With US EPA’s regulation of greenhouse gas emissions from fossil fuel–fired electric generation still hotly contested in the D.C. Circuit, US EPA is proceeding with the next step in its implementation of the White House’s Climate Action Plan by moving forward with additional greenhouse gas regulations, this time of the nation’s oil and gas infrastructure. On May 12, 2016, the Administrator signed a suite of four rules covering new and modified sources, modifying its approach to new source review determinations for the sector, finalizing regulations covering New Source Review permitting for sources on Indian lands, and setting the stage for further regulation of existing sources under Section 111(d) of the Clean Air Act.

NSPS for Methane and VOC Emissions from New and Modified Oil and Gas Transportation

US EPA’s final New Source Performance Standards (NSPS) amends the current standards for the oil and gas sector (40 CFR Part 60, Subpart OOOO) and establishes new standards for methane and VOC emissions from the production, processing, transmission, and storage of natural gas (40 CFR Part 60, Subpart OOOOa).

While targeting primarily methane emissions, the rule also expands the coverage of US EPA’s 2012 VOC regulations to equipment used in the transmission and storage of oil and natural gas, regulating a number of sources for the first time under US EPA’s NSPS program. Under the new requirements, oil and gas companies will have to achieve strict capture and control standards at compressors, pneumatic controllers, pumps, and processing plants, as well as capture emissions from the completion of hydraulically fractured oil and gas wells and fugitive emissions from well sites and compressor stations. US EPA’s final rule also rejects a proposed exemption for low production wells (less than 15 barrels of oil equivalent per day) bringing within the rule thousands of additional sources.

These regulations mark a significant next step in US EPA’s implementation of the White House’s 2013 Climate Action Plan and Strategy to Reduce Methane Emissions, as well as US EPA’s own stated goal of reducing methane emissions from the oil and gas sector by 40%-45% from 2012 levels. The final rule also sets the stage for US EPA to mandate greenhouse gas limits on existing sources under Section 111(d) of the Clean Air Act. US EPA has already committed to promulgating such regulations.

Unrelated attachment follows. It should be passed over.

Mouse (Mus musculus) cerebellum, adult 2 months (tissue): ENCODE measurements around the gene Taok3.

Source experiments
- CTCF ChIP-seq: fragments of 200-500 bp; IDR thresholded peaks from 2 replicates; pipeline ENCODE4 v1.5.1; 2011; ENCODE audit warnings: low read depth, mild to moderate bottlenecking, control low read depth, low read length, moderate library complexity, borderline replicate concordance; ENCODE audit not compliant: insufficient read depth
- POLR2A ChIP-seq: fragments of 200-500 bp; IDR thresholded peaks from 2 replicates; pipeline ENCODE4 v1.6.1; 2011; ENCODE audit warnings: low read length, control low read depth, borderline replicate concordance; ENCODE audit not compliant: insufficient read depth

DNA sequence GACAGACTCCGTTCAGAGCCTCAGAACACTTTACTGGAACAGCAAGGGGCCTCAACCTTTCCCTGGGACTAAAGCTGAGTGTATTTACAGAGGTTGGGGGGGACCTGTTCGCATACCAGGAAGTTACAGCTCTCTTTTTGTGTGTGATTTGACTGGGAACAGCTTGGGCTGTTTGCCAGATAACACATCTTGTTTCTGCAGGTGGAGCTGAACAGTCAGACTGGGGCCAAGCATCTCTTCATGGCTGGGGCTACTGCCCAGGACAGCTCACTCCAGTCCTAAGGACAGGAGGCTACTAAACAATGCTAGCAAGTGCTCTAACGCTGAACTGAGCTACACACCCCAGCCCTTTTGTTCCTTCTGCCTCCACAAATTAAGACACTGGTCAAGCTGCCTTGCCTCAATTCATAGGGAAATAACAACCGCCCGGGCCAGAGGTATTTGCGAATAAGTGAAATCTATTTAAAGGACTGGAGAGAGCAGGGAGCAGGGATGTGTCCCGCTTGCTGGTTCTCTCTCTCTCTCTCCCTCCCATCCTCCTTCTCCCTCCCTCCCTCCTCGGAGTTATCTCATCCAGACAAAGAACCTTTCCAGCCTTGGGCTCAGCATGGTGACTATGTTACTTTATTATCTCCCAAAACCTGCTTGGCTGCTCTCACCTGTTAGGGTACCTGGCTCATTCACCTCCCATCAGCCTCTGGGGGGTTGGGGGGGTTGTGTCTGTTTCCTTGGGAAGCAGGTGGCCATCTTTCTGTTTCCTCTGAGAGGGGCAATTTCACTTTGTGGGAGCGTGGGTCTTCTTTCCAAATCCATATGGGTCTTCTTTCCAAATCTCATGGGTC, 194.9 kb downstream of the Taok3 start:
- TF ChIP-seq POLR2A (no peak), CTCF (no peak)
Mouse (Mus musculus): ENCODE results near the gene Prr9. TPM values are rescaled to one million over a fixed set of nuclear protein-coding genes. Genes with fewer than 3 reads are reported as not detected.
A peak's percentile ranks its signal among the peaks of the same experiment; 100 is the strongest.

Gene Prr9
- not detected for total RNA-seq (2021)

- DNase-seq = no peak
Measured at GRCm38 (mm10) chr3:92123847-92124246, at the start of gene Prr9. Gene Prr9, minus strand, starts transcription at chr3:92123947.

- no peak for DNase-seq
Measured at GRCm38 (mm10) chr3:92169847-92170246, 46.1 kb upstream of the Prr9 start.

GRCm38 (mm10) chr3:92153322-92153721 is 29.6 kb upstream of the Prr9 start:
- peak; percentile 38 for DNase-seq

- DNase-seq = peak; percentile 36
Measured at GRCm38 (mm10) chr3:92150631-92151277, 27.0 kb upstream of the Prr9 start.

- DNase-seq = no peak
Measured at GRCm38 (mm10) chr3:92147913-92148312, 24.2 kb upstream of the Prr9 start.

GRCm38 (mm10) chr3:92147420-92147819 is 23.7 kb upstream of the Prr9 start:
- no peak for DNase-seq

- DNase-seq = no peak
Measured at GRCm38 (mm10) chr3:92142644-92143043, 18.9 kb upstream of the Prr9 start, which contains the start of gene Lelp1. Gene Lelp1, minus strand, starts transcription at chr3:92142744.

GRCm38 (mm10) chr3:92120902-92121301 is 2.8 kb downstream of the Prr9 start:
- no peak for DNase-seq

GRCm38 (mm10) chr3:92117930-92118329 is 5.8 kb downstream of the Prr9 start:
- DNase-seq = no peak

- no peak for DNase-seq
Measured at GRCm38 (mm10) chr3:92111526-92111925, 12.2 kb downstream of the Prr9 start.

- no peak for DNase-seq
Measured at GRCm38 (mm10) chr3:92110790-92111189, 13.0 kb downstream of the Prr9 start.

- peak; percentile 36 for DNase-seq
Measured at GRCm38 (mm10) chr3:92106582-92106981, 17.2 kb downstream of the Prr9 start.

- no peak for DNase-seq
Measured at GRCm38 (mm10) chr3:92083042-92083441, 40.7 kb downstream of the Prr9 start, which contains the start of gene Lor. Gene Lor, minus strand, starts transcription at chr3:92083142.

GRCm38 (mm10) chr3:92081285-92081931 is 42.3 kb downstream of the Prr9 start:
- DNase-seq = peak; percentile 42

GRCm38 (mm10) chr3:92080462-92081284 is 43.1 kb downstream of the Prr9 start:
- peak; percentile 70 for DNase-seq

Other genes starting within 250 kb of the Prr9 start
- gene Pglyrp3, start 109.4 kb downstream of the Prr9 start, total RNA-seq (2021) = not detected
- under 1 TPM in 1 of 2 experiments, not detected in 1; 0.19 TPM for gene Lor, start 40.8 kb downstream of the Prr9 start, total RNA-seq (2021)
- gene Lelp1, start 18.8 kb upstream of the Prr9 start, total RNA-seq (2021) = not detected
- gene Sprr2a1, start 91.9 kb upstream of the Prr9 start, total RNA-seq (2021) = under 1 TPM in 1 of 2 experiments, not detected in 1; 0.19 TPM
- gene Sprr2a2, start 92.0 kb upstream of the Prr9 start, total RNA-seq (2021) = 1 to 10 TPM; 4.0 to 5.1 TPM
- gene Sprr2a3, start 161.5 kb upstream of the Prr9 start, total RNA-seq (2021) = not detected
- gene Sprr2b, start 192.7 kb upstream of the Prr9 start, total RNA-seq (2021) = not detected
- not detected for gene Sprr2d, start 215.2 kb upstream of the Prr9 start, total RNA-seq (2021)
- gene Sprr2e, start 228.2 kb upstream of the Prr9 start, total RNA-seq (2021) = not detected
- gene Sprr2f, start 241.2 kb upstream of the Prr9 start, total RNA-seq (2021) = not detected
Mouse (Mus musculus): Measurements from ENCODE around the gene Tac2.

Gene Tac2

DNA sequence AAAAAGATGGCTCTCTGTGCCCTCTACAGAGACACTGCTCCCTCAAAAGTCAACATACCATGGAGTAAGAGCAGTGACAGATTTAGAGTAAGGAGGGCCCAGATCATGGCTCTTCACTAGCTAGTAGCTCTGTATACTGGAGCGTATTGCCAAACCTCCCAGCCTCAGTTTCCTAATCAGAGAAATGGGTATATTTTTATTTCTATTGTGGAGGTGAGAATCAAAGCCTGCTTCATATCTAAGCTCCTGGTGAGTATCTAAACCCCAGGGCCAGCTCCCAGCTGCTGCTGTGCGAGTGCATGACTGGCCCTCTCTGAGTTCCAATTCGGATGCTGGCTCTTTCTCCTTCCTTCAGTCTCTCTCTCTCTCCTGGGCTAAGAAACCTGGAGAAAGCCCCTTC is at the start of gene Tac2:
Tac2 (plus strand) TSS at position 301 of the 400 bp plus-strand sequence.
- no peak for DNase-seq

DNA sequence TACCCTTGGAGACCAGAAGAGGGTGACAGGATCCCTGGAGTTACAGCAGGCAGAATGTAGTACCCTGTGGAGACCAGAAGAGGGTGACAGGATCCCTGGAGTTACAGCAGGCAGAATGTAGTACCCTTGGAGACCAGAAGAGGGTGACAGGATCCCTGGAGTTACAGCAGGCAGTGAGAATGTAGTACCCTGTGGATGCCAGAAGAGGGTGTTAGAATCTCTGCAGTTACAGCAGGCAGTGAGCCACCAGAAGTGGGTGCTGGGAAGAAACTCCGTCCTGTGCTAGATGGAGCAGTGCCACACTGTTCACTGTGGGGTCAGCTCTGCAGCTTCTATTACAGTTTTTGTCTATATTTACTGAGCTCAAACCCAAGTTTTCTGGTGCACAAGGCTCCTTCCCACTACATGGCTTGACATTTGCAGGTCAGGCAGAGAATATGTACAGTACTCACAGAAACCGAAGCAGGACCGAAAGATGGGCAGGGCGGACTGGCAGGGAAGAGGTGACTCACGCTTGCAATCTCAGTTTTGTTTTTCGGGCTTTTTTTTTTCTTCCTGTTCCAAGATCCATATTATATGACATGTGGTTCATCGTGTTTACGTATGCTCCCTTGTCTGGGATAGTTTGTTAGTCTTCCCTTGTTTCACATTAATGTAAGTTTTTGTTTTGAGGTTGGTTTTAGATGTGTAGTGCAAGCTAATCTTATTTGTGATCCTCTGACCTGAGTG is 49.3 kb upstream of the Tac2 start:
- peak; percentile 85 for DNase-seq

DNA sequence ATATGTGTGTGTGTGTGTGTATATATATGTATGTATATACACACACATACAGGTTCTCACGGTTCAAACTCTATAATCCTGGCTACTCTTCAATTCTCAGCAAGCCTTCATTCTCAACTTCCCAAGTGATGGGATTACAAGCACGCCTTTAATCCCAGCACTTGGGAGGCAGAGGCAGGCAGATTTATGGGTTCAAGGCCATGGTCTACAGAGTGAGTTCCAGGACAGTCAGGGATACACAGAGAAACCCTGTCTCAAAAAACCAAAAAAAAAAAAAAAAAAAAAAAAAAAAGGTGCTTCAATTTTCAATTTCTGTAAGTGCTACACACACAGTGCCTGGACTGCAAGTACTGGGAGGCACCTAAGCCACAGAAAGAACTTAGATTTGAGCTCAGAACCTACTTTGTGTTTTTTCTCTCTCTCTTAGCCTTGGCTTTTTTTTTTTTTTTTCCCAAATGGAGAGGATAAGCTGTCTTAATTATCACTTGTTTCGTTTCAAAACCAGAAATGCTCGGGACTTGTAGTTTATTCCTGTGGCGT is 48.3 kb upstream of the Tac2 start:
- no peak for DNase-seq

Data Collection Request

Consistent with its aim to regulate existing sources in the oil and gas sector, US EPA has proposed a data collection request to accumulate the background information the Agency contends “will enable the development of effective standards for this entire industry under CAA section 111(d).” As a starting point, US EPA is proposing to issue a general survey to all oil and gas operators, and a “detailed facility survey” to select onshore production, gathering and boosting, processing, compression and transmission, pipeline, natural gas storage, and liquefied natural gas (LNG) storage and import/export facilities. US EPA is proposing to require selected facilities to provide “detailed unit-specific information on emission sources at the facility and any emission control devices or management practices used to reduce emissions,” which the Agency contends in its supporting fact sheet “will help the agency determine how to best reduce emissions” including “how equipment and emissions controls are, or can be, configured, and what installing those controls entails and the associated costs.” US EPA is publishing the two-part survey and will be accepting public comments for 60 days after publication.